Seed Today, Sinse Tomorrow
I believe most hobby growers like to make some extra seeds every once in a while. Perhaps you want to cross a couple of strains and make a hybrid, or maybe you just want to share some genetics with your fellow growers. But many times, small-scale, hobby growers don't have the extra space to create a separate area for breeding. These growers might not even have a spare room or closet where they can stash males until the plants drop some pollen. And no one wants to risk leaving them in the same room as the ladies, lest some stray pollen gets loose ands ruins the whole grow! Consequently, many home-growers don't have the opportunity to produce seeds without great risk to their sinse crop.
However, for the desperately cramped seed-fancier, there is a compromise method that works well if you're careful. That is placing a ready-to-drop-pollen male in the flowering box, at the BEGINNING of 12/12, alongside all the young female plants. The idea is to pollinate the females while they have only their preflowers, then destroy the remaining pollen. By pollinating only the preflowers, before the real "nugs" form, you will harvest enough seed for personal use while keeping the main crop seedless.

Keeping your male donors alive
Timing is the key to this procedure. Ideally, the male plant should be ready to dehisce (release pollen from flowers) as soon as the females are put into 12/12. This means the selected male clone should get a head start of anywhere from one to three weeks on the females. This can be achieved by creating a separate 12/12 box. And since it's for a single plant, you can throw something together with a cardboard box, an incandescent light and a timer. Perfect conditions are not necessary.

Fertility Dance

After your male has plenty of ripe flowers and is starting to drop pollen (one to two weeks, typically), it's time for the intended seed mothers to go into 12/12. Hopefully they are clones from mature moms, and have plenty of female preflowers showing white hairs (pistils) at their nodes. The pollen-dropping male goes in there with them for a multi-day "Love-In." During the few days that the male is in there, he should pollinate all of the preflowers. You can help make sure the pollen is well-distributed among the female plants by moving him around a bit and introducing him to the ladies. Having a fan on inside the grow area won't hurt either.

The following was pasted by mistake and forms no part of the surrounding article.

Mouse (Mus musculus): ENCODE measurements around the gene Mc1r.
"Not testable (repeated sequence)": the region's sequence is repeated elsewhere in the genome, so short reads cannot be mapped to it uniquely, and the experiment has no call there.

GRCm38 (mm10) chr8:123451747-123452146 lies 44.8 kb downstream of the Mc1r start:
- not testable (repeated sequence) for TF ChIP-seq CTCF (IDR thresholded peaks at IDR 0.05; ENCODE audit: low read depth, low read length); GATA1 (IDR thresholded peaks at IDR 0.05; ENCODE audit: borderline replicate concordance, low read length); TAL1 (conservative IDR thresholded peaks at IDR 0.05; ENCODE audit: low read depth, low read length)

Different strains have differing amounts of preflowers. Some will be so profuse that you will only need to treat one plant. With plants that preflower only lightly, it may be necessary to delay the introduction of the male until after one week of 12/12. I would NOT try this later than one week into 12/12 if you want something you can call "sinsemilla."


Cleaning Up After the Party
The next step is to remove the male (make some Bhang!) and hose the grow down with a pump-sprayer. Also, make sure all your fans are turned off while doing this. No sense in risking any more pollen possibly getting blown about. Spraying the area down will give the plants a thorough foliar bath, soak the soil and moisten all the surfaces where the pollen might have landed. You need not go crazy while doing this and treat your grow area like it was on fire. A good thorough spraying will get rid of any un-wanted pollen. And a couple of repetitions of this wetting treatment for a few days afterwards, with its resulting high humidity levels, should certainly render all of the remaining pollen inviable. Stray pollen loose in the garden is a risk using this method, but not much of one if things are done right.


Here's a pic of a girl subjected to this treatment

This plant has been in 12/12 for 17 days. You can see that the pistils on the preflowers have retracted inside the swollen calyxes, a sign they are forming seeds, while the new pistils are all white, un-pollinated, sinsemilla. With the seeds forming at the nodes, I can see them clearly so they're easy to find, and I can harvest them before the buds finish, because they'll be completely mature by the fifth week of flowering, a full two weeks before the buds are ready.

Seeds only need about four weeks to mature, but additional time on the plant will not harm them. Care should be taken during harvesting to assure that seeds aren't lost due to dropping from the plants during handling or drying. Handling the plants gently is the best way to assure the seeds end up where you want them.


Eggs in the Nest

The Ladies have had two foliar treatments since I removed the male. They'll receive another this week. All remaining pollen can safely be assumed to have been destroyed by the spray-downs, though I do expect to find a seed or two in the bud. In past trials, this method has produced on the order of a couple dozen seeds per plant, give or take a few.

Mature seed will be typically be dry and unlikely to rot, but care should be taken when storing the fresh-harvested seeds. adding a silica gel dessicant to the storage jar for a day or two will absorb any residual moisture without drying the seeds completely (do not leave the dessicant in there for more than a few days). The overall seed yield is low, but you can expect to harvest more than enough to share with a few friends and even set a few aside for a rainy day.


Written by 180. He hopes you're well aware that he is a cosmonaut.